Never has a phrase been so misunderstood.
At one level, software can be thought of as just software, delivered securely, that is easy to use, that solves customers’ problems.
In these terms, it’s a simple, direct, accountable vision.
And yet, as we all know, the actual delivery is much more complex than making the code downloadable.
Understanding how and if you are providing something of real value, defined on the user’s terms, is the key to differentiating between success and failure.
To understand the importance of the software release, you have to start with the needs of the user, and how software development has changed since the first DevOps conference in 2009. Customer feedback, sentiment, and needs are defined in “new real time” — creating the foundation for the closed-loop software development model.
How we used to iterate
When I started out in my first role as a software product manager (PM) in the 1990s, apps were built based on market requirement documents (MRD) or product requirement documents (PRD). I was parachuted from computer science classes right into the distributed computing boom in global datacenters, with mainframes not ready to capitulate but still a formidable force in large IT departments (and in fact still present today in many cases).
IT departments were building capacity for “Christmas Day overcapacity” and large amounts of data processing was paid for and deployed, but rarely utilized. PC apps in general were over-featured, with settings that, in reality, were simply never used and often buried deep into the darkness of obscure corners of the app.
Being a self-made mechanic myself, I clearly understand what it means to try to zoom into a video or picture, or to change the screen resolution while up to my elbows in brake dust or transmission oil. In these situations, what we want is something simple, or configurable with just one touch, or even better, voice powered. Trust me, you don’t want to drive a car after Igor’s brake job if I didn’t follow the instructional video in detail! These are examples of features that would improve the user experience tremendously, if they were easy to access and use.
On my first PM job, as I was defining the MRD/PRD and scope of the app, I would spend six months listening to my customers during which time they would tell me what they wanted. I would turn their requests into the MRD. Then I’d create the timeline (aka roadmap), review the MRD with the Dev team, and they would code to hit the deadlines as defined and agreed. Eighteen months later, the new app features would be ready.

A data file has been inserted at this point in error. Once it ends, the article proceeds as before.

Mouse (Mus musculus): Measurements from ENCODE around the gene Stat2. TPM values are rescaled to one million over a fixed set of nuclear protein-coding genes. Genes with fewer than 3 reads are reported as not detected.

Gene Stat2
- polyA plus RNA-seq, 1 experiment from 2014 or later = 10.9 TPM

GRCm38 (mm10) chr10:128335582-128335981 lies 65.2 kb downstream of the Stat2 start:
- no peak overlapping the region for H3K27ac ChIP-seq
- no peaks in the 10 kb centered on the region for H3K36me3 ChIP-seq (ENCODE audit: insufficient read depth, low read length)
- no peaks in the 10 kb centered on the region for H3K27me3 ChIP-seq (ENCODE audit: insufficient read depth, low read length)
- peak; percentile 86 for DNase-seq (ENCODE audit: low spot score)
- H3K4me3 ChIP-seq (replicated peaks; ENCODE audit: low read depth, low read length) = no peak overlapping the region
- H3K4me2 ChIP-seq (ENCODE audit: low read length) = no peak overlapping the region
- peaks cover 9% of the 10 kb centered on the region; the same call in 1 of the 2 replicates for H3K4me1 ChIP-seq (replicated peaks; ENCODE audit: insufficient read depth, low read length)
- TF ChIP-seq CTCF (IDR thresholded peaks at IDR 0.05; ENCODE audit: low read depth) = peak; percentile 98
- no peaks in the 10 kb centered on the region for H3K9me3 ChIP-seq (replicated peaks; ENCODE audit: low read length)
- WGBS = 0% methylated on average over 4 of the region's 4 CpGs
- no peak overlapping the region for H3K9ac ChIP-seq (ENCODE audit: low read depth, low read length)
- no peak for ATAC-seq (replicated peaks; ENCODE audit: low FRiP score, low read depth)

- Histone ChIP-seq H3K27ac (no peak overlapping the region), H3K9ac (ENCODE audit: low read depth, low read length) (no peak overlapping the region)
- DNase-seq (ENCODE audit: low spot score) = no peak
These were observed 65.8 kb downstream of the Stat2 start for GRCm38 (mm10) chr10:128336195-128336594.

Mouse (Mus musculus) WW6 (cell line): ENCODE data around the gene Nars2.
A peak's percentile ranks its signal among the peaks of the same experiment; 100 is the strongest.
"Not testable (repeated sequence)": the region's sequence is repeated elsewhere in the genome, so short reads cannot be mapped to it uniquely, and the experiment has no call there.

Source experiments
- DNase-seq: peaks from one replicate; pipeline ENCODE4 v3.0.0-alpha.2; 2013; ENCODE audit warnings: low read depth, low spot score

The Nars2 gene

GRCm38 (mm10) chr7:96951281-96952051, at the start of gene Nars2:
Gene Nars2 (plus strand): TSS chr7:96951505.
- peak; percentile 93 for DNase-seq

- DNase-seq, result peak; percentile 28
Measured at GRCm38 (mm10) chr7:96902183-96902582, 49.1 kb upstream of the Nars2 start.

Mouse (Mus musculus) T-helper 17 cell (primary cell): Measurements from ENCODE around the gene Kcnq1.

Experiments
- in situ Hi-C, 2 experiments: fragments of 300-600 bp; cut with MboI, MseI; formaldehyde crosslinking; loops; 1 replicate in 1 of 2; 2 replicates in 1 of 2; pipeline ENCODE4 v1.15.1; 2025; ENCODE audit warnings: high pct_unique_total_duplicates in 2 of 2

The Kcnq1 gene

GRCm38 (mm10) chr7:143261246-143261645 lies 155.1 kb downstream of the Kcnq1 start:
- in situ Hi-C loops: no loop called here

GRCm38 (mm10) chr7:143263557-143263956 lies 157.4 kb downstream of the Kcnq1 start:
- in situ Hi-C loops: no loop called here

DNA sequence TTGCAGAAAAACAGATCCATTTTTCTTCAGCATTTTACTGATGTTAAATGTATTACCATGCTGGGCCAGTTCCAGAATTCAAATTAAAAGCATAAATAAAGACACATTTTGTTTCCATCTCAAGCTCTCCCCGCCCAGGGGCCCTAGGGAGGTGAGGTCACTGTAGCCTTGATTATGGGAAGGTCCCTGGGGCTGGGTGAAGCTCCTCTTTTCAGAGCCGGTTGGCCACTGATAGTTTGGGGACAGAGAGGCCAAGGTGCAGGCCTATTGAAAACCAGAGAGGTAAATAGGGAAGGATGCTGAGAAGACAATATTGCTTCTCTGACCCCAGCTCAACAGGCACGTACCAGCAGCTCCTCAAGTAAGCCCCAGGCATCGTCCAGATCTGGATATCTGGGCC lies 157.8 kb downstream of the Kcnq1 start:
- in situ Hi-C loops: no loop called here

The flaw in this approach is obvious. When you talk to the customers, they will tell you what pains them today, not two years from now. Customers were worried about what just happened last week, what was happening today, and — in the best-case scenario — what might happen next week. They needed a problem solution then and there. So in the end, the features we had spent two years developing had nothing to do with what they needed by the time we delivered it. We had to zig-zag.
Enter the cloud
Everybody knew that software teams needed to be able to work in shorter iterations, or short loops, and the introduction of DevOps + Cloud actually enabled that beautifully. With the cloud, iterations went from years and months to weeks, days and even hours. In its essence DevOps supports the closed-loop iteration model from Plan-to-Monitor, enabling smaller iterations and incremental customer feedback.
The beauty of the cloud and cloud instrumentation is that apps can now provide near real-time user sentiment and feedback, making it possible to run a micro loop. This is the loop that is either focused on individual users, small groups of users or very small-time increments (or all of these) when it comes to the feature release. Direct and immediate customer feedback takes the DevOps mission to the next level from many perspectives and keeps customers and users in the center of our universe.
For me personally, this journey started after reading many books about Extreme Programming as a part of my M.Sc in Information Science thesis.
As I have mentioned earlier, in the real world this passion moved forward with my first PM job, and by following the leadership of BMC Software’s GM Israel Gat who changed the culture and software delivery model at BMC in the early 2000s. Today, Israel still continues to influence and challenge (!) my understanding of software development and my core technical leadership skills.